Toni Collette plays Annie, an avid dollhouse maker whose reclusive and bizarre mother passes away. Annie lives with her husband Steve (Gabriel Byrne), her son Peter (Alex Wolff) and her tongue-clicking daughter Charlie (Milly Shapiro). After a terrifying incident, they then begin to experience the supernatural as their family history is slowly and terrifyingly revealed to them through pain, suffering and terror. The film is as terrifying as it sounds, if not more so. “Hereditary” is one of the most frightening experiences one can have in the theater and will most likely be remembered as a classic, much like how people remember Stanley Kubrick’s “The Shining” or Roman Polanski’s “Rosemary’s Baby”.

“Hereditary” is writer/director Ari Aster’s debut film. Given that, he will most likely become a well-renowned filmmaker in the future. The unique visual style and camerawork are incredibly unique, giving the film the eerie unnerving feel that Ari Aster was going for. However, what brings to film to its ultimate ability to terrifying audiences, is its imagery and sounds. It’s almost as though the film is assaulting the senses by throwing disturbing imagery and noises as you from left to right. This includes maggots eating a dead body, people on fire, decapitated heads, and disturbing images of faces in the dark corners of a room smiling at you. This is one of the rare horror films that will actually scare pretty much everyone that watches it. Its spine-chilling, unnerving and yet somehow delightfully fun.

It would be a travesty to go on without mentioning the performances. Every performance on screen is done to perfection, due to both the talents of the director and the actors themselves. However, the one performance that clearly stands out here is Toni Collette. Her character has multiple layers and as an audience it is impossible not to find ourselves constantly questioning her sanity and motives. This curve is conveyed perfectly by Collette. Every great film has “that one scene” in which the performance shines in its very best moment. “Hereditary” has that as well, and when you see it, you’ll know. This is without a doubt her best role yet up there with her Oscar nominated role in “The Sixth Sense”. This too should give her some Oscar recognition, but only time will tell if the Academy will make the right choice.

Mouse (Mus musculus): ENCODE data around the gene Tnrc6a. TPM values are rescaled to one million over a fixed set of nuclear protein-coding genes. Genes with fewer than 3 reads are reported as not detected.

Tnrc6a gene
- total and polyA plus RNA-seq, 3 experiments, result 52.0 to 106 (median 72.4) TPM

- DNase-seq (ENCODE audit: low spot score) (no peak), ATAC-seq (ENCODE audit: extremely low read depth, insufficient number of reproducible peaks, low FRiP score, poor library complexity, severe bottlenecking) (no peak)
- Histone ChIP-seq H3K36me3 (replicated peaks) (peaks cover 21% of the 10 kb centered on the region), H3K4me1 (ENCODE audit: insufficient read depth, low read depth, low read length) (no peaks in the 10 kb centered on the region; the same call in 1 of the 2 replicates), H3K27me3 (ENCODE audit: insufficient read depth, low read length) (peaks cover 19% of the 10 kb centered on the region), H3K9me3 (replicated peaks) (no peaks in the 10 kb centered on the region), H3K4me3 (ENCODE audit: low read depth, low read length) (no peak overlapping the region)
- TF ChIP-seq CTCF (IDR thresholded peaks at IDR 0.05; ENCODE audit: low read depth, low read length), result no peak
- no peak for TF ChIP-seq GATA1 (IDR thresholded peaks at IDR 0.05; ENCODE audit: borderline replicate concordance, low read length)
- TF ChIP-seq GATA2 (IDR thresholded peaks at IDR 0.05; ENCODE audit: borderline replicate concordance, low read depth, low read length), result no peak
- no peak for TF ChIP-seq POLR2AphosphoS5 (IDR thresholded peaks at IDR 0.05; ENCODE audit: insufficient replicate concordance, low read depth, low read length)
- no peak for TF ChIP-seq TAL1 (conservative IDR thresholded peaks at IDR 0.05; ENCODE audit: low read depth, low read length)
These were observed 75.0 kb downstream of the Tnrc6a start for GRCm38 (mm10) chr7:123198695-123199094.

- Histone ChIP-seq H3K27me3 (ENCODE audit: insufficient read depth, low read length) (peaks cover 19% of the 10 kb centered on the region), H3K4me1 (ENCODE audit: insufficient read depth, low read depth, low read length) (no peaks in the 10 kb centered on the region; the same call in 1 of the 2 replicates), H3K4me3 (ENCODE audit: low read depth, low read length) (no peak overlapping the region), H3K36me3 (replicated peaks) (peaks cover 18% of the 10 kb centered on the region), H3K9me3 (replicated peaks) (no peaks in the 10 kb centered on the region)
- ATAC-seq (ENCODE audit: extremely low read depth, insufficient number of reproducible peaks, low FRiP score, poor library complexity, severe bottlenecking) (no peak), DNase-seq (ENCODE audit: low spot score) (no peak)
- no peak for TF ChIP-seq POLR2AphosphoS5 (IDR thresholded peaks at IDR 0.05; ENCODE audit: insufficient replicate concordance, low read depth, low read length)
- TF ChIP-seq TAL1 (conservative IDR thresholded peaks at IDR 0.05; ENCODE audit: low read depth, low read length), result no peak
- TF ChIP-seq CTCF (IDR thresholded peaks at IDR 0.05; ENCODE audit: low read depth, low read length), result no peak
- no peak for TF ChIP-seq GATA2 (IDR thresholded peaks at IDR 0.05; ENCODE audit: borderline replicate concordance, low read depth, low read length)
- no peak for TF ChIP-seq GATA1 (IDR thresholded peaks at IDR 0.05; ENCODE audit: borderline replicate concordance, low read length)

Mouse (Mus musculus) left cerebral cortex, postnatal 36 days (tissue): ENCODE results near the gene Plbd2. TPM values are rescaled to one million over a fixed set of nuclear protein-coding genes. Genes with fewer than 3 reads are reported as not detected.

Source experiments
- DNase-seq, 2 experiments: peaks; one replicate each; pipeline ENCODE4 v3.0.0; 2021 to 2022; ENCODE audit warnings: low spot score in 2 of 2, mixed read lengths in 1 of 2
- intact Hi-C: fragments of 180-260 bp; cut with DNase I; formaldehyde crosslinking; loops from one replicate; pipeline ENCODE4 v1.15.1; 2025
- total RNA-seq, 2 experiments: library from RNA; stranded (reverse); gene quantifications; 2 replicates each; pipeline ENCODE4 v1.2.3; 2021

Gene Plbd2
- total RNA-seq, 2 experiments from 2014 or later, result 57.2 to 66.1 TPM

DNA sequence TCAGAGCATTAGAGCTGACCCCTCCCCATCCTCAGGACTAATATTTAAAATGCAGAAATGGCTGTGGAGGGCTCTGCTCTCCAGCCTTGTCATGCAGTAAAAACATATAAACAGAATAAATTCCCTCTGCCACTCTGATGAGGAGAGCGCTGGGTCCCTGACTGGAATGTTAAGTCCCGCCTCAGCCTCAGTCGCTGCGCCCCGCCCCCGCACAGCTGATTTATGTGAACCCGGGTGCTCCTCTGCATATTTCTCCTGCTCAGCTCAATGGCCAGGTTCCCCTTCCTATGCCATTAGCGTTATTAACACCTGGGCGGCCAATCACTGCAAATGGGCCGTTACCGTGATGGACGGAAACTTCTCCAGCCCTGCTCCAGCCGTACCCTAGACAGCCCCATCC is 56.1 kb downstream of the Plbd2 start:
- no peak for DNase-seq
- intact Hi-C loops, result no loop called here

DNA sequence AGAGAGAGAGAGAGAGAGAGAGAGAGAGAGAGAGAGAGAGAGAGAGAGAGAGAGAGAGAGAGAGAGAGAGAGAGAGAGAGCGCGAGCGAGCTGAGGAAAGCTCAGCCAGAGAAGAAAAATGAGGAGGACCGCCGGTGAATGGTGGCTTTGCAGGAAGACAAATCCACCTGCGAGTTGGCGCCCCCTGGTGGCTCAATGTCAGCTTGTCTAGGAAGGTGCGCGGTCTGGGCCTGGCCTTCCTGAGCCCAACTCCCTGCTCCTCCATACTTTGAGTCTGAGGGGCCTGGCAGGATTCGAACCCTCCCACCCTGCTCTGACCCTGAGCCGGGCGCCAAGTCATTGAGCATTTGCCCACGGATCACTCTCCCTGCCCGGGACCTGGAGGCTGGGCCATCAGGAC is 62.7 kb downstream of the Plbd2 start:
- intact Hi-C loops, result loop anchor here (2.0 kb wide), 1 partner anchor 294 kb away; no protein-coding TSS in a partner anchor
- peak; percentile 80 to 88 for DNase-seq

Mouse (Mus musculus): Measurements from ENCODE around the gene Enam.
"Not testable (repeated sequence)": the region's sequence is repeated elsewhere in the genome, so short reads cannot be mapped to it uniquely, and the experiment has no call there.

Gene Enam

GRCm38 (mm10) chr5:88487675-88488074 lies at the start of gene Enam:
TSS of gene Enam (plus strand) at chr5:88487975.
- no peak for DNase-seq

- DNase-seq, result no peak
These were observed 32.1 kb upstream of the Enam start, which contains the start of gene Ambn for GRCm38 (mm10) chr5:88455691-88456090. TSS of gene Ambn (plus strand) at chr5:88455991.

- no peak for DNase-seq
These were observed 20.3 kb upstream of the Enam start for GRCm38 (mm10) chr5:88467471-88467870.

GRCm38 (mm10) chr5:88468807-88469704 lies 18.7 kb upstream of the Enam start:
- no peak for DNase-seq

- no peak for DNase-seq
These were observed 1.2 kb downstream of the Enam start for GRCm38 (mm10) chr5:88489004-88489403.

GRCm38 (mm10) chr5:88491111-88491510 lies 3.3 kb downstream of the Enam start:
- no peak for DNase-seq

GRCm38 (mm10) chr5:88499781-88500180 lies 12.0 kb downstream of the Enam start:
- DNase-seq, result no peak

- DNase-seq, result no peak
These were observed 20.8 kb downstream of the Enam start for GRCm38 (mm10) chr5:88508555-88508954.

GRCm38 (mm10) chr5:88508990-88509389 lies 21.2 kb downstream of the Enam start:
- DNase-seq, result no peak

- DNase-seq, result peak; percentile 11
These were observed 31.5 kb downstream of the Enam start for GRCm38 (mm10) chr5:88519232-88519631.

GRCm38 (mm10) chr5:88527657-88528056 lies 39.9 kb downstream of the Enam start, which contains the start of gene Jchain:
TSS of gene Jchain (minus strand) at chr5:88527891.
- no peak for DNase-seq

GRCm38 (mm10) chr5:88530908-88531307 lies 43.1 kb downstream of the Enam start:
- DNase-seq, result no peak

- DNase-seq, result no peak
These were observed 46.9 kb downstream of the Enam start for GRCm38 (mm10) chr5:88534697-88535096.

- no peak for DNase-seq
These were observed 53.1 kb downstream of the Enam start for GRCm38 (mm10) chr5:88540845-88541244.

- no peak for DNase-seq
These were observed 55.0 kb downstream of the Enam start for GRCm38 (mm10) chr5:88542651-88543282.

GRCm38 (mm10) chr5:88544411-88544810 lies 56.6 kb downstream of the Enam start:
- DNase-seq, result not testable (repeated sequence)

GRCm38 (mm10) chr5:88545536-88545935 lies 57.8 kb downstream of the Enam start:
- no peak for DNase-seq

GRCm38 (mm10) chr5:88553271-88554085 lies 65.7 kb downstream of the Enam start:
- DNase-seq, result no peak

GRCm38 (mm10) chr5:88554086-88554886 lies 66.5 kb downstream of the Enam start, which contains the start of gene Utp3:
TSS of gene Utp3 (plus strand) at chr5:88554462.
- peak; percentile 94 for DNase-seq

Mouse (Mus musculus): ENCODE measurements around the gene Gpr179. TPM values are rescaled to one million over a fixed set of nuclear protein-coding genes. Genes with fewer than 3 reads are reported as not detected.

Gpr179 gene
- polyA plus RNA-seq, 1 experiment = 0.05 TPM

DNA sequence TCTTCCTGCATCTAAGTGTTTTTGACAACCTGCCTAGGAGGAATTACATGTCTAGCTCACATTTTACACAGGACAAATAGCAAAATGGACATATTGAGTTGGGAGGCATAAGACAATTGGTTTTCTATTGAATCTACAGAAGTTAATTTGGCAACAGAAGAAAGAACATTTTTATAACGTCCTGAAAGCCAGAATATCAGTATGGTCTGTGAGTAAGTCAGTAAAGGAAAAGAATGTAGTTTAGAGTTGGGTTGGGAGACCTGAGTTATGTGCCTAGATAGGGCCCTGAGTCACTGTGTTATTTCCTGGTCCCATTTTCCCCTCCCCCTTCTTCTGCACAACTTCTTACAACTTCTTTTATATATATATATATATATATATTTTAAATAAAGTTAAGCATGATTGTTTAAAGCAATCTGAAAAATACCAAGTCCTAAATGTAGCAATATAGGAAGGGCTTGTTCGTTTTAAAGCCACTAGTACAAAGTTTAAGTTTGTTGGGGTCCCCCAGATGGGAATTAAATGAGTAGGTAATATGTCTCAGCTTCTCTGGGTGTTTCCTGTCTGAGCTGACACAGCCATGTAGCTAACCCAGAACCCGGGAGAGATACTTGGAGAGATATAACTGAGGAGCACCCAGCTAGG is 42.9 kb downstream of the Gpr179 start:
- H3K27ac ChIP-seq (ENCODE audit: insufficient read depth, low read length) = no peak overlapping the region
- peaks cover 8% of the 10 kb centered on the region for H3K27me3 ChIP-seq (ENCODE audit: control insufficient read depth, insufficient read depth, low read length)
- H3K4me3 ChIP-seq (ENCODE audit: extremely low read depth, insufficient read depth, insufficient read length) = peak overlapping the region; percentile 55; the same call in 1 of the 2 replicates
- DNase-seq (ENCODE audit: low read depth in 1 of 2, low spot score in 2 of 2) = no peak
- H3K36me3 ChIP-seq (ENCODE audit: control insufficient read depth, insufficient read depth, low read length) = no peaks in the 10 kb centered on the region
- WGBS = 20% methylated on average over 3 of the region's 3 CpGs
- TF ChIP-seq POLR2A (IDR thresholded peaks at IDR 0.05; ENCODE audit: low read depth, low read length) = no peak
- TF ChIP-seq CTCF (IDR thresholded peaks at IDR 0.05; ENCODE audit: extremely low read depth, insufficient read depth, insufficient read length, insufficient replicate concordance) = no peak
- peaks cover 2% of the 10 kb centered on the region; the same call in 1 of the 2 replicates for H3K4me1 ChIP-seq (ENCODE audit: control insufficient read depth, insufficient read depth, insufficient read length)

The film is incredibly symbolic in its meaning as well. Just as “Rosemary’s Baby” represents the fears of being a mother, or as “The Shining” represents the psychological effects of being anti-social, “Hereditary” is too very symbolic as it shows the fears of acquiring traits or characteristics of ancestors that we don’t desire to obtain. In addition to that, the film is also about mental illness and family tragedy turning into a nightmare, as going through family tragedy and grief can often feel like a nightmare itself. There are many ways to interpret the film, none of which are wrong. However, it’s the meaning behind the film that makes it so chilling as it digs into everyday human fears and emotions. Rather than just a jump-scare ghost story, the film makes viewers feel something they most likely haven’t before.

Grade: A+

Rated R for horror violence, disturbing images, language, drug use and brief graphic nudity

Solo: A Star Wars Story

Woody Harrelson, Paul Bettany, Thandie Newton, Donald Glover, Alden Ehrenreich, Phoebe Waller-Bridge, Emilia Clarke, and Joonas Suotamo in Solo: A Star Wars Story (2018)Han Solo has been one of the leading icons of the Star Wars franchise since the release of Star Wars: A New Hope” in 1977. The idea of a singular film about the origin of Han Solo was only a matter of time after the recent release of both “The Force Awakens” and “The Last Jedi”. “Solo: A Star Wars Story” is separate from any of the trilogies and acts as a standalone film just as “Rogue One: A Star Wars Story”. Directed by legendary filmmaker Ron Howard, the film gives us a unique glimpse into Han’s past and shows us what exactly made him who he was.